Barclays bank is facing an obstacle with the sale of its index business, as potential buyers realised that some crucial data used for bond pricing is not part of the deal.
Reuters citing two people familiar with the matter reported that bidders such as McGraw Hill Financial Inc's S&P Dow Jones Indices and financial information services provider Markit realised that some data used to support the pricing of the securities in the Barclays indices is not owned by the British bank.
The data is owned by third parties including Bloomberg LP and Interactive Data Corp, and therefore it is not included in the package. The third parties will not allow the data to be sold as part of the deal, sources told Reuters.
The sources added that any buyer will have to either strike separate deals with the data providers or find other sources of data given the present situation. A change in data providers could make some clients unhappy and they could abandon the business.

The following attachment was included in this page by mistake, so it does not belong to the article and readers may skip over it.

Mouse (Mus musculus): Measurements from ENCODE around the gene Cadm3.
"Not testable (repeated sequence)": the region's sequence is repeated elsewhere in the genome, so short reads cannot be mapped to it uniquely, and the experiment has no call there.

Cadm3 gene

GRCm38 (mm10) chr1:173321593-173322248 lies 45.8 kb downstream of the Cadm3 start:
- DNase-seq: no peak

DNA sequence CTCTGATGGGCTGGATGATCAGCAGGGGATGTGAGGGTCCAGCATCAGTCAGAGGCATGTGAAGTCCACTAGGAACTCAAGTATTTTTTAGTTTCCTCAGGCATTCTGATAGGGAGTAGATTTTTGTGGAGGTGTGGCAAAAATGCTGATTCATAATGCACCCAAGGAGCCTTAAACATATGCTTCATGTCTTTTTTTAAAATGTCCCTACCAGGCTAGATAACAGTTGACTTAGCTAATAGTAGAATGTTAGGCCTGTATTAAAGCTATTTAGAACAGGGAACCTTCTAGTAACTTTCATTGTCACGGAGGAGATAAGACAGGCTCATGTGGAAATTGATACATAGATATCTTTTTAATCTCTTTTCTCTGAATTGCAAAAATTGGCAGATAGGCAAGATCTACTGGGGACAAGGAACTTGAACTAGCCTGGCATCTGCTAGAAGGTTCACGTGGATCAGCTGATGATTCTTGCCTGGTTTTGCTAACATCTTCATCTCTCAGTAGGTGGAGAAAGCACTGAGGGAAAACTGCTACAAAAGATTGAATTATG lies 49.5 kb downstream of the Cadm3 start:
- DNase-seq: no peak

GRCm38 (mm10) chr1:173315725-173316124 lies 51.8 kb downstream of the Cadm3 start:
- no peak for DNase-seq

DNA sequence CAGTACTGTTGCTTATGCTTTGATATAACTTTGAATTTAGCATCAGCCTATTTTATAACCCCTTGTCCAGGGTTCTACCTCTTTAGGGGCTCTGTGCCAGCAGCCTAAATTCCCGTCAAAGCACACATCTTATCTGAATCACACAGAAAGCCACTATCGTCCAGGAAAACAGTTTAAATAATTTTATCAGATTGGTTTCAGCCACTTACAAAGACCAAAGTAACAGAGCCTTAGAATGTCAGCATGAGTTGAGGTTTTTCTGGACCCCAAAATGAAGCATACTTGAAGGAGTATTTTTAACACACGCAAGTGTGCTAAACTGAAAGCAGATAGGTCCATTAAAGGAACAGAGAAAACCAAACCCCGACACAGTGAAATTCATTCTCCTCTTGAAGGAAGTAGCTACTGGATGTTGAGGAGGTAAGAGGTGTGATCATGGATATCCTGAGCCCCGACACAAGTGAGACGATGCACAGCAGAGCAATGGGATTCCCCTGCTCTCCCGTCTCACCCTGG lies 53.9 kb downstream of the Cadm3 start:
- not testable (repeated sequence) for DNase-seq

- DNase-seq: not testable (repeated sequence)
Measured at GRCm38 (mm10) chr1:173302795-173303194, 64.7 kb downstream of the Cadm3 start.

The business was expected to fetch more than $1bn (£625m, €788m), but the new situation makes it harder to strike a deal and could lower its value, the sources said.
Nevertheless, the issues could be resolved and a deal could still be inked shortly, according to them.
Barclays' Index, Portfolio and Risk Solutions (IPRS) business has more than 98 major indexes, including the widely used Barclays US Aggregate Bond Index. Besides indices, the business also includes a risk solutions software tool that helps institutional investors analyse their holdings.
A number of banks are looking to exit index businesses following the Libor rigging scandal, as regulators tightened their scrutiny over benchmarks.
Barclays put the business up for sale after receiving interest from MSCI Inc and other companies last summer.